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# 6 Control Charts for

Variables
CHAPTER OUTLINE

## 6.1 INTRODUCTION 6.4 THE SHEWHART CONTROL

6.2 CONTROL CHARTS FOR x CHART FOR INDIVIDUAL
AND R MEASUREMENTS
6.2.1 Statistical Basis of the 6.5 SUMMARY OF PROCEDURES FOR x ,
Charts R, AND s CHARTS
6.2.2 Development and Use of x 6.6 APPLICATIONS OF VARIABLES
and R Charts CONTROL CHARTS
6.2.3 Charts Based on Standard Supplemental Material for Chapter 6
Values
S6.1 s2 IS NOT ALWAYS AN UNBIASED
6.2.4 Interpretation of x and R
ESTIMATOR OF s 2
Charts
S6.2 SHOULD WE USE d2 OR d *2 IN
6.2.5 The Effect of Non-normality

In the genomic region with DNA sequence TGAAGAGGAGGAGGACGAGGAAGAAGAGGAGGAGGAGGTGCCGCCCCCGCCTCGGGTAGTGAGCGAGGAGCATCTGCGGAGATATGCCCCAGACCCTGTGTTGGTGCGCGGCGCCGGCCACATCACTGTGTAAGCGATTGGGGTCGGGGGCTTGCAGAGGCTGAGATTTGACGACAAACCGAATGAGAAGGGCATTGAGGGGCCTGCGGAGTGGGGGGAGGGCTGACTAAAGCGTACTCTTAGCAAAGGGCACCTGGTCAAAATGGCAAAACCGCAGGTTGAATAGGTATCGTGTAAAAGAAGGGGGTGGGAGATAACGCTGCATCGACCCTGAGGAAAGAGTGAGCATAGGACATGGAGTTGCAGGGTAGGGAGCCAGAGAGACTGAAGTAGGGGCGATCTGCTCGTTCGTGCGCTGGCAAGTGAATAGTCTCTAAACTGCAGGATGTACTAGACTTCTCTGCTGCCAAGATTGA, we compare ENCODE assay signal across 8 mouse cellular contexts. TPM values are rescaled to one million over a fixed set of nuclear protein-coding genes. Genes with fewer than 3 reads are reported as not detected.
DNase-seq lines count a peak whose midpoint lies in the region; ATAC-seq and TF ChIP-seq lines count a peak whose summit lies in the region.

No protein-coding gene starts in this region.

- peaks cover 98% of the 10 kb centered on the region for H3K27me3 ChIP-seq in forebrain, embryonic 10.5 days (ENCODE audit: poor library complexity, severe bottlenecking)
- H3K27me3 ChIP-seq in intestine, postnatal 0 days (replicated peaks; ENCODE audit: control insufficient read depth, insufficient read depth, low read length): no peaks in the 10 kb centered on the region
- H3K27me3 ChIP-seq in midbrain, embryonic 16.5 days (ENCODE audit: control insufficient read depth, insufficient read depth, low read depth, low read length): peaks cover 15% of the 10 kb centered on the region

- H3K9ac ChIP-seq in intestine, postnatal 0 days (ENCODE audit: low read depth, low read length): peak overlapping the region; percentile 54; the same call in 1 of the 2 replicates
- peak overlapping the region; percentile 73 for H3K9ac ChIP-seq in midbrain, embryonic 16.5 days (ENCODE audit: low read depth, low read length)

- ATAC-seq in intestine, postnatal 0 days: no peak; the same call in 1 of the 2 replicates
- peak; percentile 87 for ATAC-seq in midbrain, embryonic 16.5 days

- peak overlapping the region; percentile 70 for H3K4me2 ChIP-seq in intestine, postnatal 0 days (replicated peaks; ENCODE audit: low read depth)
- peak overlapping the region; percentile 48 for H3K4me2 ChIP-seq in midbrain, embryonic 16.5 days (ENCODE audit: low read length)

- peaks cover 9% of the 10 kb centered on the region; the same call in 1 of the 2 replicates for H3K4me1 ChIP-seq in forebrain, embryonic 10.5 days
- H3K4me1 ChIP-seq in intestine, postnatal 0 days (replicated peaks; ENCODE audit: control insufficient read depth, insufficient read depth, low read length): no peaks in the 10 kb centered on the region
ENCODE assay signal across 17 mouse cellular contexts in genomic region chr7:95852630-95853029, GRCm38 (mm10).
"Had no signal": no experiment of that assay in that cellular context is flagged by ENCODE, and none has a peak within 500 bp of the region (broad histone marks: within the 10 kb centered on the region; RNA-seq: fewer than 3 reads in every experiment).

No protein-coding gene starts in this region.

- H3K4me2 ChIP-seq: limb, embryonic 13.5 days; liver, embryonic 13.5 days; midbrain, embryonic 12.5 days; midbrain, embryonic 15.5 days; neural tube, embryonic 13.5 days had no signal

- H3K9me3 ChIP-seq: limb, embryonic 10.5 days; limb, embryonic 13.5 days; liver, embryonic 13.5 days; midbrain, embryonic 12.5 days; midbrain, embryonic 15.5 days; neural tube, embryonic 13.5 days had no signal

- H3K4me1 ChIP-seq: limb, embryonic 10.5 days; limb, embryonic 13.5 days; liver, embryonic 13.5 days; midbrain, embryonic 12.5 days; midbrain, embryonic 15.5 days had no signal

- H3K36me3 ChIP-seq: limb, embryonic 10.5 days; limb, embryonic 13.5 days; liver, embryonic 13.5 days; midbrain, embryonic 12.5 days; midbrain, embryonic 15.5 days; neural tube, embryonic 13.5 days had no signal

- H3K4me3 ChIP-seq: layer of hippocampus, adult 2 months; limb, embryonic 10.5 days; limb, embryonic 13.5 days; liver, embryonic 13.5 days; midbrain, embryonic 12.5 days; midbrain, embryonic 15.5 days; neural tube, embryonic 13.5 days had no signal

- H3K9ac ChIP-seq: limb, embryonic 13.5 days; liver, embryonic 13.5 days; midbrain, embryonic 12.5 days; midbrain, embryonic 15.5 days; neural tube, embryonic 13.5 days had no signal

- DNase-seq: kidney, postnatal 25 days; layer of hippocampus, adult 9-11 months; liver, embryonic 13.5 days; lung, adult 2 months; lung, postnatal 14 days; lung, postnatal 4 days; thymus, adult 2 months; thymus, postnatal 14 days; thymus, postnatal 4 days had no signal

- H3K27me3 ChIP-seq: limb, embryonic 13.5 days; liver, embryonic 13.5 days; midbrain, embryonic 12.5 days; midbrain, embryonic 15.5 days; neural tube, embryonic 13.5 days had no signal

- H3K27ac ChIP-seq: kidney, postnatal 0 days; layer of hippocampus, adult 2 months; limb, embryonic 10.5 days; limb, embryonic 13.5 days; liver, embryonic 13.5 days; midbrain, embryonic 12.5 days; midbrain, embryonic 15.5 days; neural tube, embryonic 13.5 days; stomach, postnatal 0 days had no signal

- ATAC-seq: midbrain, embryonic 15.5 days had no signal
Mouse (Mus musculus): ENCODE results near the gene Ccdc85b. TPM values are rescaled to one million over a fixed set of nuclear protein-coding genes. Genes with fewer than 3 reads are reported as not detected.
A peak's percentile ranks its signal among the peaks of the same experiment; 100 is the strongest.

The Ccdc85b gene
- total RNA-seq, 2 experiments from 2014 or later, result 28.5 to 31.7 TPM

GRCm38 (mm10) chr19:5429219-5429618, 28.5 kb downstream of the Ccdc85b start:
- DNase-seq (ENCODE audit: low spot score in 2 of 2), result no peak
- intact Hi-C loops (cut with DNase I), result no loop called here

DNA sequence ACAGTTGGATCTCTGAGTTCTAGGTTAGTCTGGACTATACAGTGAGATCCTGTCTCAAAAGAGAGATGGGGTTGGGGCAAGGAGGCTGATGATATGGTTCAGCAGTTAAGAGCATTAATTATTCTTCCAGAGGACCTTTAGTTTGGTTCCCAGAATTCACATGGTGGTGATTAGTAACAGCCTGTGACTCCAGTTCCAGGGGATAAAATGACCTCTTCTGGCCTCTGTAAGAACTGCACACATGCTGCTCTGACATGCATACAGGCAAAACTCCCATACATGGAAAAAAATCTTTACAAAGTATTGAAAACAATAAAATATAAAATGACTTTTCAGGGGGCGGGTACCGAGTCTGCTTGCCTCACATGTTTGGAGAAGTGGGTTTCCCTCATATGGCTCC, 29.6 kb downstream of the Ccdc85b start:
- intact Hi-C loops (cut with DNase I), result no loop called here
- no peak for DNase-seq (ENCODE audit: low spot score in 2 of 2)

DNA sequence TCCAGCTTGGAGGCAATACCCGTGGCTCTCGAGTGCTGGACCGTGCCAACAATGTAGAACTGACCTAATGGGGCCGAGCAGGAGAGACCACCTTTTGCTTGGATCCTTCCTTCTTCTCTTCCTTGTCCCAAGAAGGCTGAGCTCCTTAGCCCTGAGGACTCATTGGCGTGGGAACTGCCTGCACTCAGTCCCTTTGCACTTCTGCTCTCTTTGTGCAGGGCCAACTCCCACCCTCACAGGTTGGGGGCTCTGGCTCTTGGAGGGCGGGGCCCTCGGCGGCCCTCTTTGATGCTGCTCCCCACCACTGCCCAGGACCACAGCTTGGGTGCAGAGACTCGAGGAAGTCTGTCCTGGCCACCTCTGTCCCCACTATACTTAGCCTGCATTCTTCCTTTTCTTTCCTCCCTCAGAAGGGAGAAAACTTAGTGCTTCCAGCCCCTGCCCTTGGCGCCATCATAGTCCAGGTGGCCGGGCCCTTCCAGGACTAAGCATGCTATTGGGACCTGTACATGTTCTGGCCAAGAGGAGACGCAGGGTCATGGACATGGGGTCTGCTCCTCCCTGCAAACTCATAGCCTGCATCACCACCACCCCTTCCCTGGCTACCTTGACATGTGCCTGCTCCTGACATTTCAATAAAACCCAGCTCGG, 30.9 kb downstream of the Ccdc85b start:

ESTIMATING s VIA THE RANGE
on x and R Charts
METHOD?
6.2.6 The Operating-Characteristic
S6.3 DETERMINING WHEN THE PROCESS
Function
HAS SHIFTED
6.2.7 The Average Run Length for
the x Chart
VARIABILITY WITH INDIVIDUAL
6.3 CONTROL CHARTS FOR x AND s OBSERVATIONS
6.3.1 Construction and Operation S6.5 DETECTING DRIFTS VERSUS SHIFTS
of x and s Charts IN THE PROCESS MEAN
6.3.2 The x and s Control S6.6 THE MEAN SQUARE SUCCESSIVE
Charts with Variable Sample DIFFERENCE AS AN ESTIMATOR
Size OF s 2
6.3.3 The s2 Control Chart

## CHAPTER OVERVIEW AND LEARNING OBJECTIVES

A quality characteristic that is measured on a numerical scale is called a variable. Examples
include dimensions such as length or width, temperature, and volume. This chapter presents
Shewhart control charts for these types of quality characteristics. The x and R control charts
are widely used to monitor the mean and variability of variables. Several variations of the x

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